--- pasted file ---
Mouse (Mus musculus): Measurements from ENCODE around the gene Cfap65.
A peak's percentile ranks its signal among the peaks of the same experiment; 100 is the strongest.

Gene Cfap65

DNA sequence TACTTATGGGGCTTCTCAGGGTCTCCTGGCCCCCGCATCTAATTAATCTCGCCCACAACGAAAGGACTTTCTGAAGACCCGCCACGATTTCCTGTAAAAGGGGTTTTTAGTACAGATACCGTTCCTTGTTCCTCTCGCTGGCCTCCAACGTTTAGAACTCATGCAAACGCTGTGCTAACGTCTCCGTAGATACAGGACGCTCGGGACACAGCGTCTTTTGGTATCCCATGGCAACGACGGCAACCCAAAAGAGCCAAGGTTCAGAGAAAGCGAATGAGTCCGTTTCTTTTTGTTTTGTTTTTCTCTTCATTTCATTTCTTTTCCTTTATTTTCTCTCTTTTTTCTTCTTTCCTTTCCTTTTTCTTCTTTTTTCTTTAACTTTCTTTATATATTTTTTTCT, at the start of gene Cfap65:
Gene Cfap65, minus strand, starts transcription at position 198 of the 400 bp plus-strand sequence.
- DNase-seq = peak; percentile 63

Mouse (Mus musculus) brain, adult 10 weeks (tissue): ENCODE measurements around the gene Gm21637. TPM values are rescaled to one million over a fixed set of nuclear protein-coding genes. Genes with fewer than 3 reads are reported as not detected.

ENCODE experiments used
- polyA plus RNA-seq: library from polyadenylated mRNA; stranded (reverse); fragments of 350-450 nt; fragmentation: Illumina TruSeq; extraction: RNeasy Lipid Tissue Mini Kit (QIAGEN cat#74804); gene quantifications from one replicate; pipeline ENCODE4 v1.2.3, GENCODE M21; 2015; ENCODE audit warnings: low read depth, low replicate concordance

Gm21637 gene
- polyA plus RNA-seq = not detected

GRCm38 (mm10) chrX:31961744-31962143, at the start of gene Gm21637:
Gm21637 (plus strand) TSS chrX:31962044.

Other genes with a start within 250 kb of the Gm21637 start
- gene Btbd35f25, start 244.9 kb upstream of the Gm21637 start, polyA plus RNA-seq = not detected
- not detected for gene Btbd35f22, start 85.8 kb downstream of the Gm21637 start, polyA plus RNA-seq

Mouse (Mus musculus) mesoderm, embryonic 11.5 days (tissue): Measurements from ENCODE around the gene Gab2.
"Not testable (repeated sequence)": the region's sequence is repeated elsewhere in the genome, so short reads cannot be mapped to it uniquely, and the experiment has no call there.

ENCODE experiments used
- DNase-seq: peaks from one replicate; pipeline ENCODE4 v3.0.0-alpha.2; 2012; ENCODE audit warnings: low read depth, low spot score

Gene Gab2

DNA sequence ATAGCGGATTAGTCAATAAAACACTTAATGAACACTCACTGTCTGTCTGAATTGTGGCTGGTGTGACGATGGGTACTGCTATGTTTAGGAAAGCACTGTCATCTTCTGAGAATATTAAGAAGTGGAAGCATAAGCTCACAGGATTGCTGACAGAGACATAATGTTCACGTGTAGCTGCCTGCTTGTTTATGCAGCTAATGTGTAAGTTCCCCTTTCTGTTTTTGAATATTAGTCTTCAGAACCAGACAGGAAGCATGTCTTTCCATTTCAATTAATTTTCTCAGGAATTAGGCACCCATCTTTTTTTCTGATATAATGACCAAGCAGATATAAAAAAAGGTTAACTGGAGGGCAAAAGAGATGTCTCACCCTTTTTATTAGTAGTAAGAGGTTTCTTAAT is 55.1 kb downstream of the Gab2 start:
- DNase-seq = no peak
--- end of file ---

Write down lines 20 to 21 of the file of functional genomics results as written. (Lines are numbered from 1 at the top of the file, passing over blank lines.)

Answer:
- DNase-seq: peaks from one replicate; pipeline ENCODE4 v3.0.0-alpha.2; 2012; ENCODE audit warnings: low read depth, low spot score

Gene Gab2